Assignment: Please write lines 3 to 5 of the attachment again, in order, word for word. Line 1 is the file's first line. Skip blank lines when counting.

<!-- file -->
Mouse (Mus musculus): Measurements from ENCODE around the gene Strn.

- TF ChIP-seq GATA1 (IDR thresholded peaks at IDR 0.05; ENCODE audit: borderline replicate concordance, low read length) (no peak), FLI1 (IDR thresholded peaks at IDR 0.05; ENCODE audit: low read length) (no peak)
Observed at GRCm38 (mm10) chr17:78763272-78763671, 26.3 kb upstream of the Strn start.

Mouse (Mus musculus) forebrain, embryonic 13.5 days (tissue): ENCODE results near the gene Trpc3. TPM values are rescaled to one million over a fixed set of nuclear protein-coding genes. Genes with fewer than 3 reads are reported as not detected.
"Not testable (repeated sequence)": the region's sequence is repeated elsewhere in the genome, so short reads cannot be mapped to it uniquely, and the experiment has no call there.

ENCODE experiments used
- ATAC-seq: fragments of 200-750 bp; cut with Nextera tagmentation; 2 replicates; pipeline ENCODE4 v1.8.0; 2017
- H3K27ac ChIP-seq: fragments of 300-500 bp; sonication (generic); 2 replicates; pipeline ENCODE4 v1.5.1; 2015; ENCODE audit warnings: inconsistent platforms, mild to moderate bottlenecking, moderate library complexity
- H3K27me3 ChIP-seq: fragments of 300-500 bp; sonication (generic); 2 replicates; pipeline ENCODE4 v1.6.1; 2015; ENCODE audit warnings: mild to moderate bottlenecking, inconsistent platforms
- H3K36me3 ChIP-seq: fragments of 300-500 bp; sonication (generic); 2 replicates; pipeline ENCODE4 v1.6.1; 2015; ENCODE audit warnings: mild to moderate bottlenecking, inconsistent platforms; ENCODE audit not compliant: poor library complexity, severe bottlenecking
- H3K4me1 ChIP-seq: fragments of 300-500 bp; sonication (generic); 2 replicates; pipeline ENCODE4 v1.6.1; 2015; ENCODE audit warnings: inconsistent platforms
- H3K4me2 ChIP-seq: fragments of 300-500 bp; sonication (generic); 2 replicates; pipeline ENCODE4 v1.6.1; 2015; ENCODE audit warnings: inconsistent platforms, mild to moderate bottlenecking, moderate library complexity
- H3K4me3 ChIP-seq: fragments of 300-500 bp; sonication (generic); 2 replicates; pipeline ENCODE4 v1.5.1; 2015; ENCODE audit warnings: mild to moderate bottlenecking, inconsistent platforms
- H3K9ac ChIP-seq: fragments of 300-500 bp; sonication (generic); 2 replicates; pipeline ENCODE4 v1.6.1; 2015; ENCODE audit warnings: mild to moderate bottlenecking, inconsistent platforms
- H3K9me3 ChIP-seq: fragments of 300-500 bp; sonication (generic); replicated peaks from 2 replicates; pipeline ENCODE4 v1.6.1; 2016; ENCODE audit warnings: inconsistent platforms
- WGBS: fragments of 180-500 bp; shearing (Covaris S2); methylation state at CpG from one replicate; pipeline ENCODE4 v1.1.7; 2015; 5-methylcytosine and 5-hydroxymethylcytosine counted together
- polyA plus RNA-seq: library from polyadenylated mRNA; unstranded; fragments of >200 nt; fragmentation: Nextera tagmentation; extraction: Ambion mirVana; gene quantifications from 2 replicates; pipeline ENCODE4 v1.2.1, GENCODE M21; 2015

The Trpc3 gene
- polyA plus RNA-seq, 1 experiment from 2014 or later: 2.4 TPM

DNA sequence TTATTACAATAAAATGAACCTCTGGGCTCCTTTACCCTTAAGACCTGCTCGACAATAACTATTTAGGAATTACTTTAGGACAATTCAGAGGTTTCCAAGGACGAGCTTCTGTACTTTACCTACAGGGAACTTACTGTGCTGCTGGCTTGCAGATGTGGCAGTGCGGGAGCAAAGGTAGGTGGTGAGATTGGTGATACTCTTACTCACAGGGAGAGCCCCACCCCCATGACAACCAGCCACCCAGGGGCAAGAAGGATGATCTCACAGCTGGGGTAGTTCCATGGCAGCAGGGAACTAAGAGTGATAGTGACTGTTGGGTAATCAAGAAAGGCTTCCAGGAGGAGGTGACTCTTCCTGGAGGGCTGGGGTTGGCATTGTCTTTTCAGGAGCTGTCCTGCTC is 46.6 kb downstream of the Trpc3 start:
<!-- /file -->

Observed at GRCm38 (mm10) chr17:78763272-78763671, 26.3 kb upstream of the Strn start.

Mouse (Mus musculus) forebrain, embryonic 13.5 days (tissue): ENCODE results near the gene Trpc3. TPM values are rescaled to one million over a fixed set of nuclear protein-coding genes. Genes with fewer than 3 reads are reported as not detected.
"Not testable (repeated sequence)": the region's sequence is repeated elsewhere in the genome, so short reads cannot be mapped to it uniquely, and the experiment has no call there.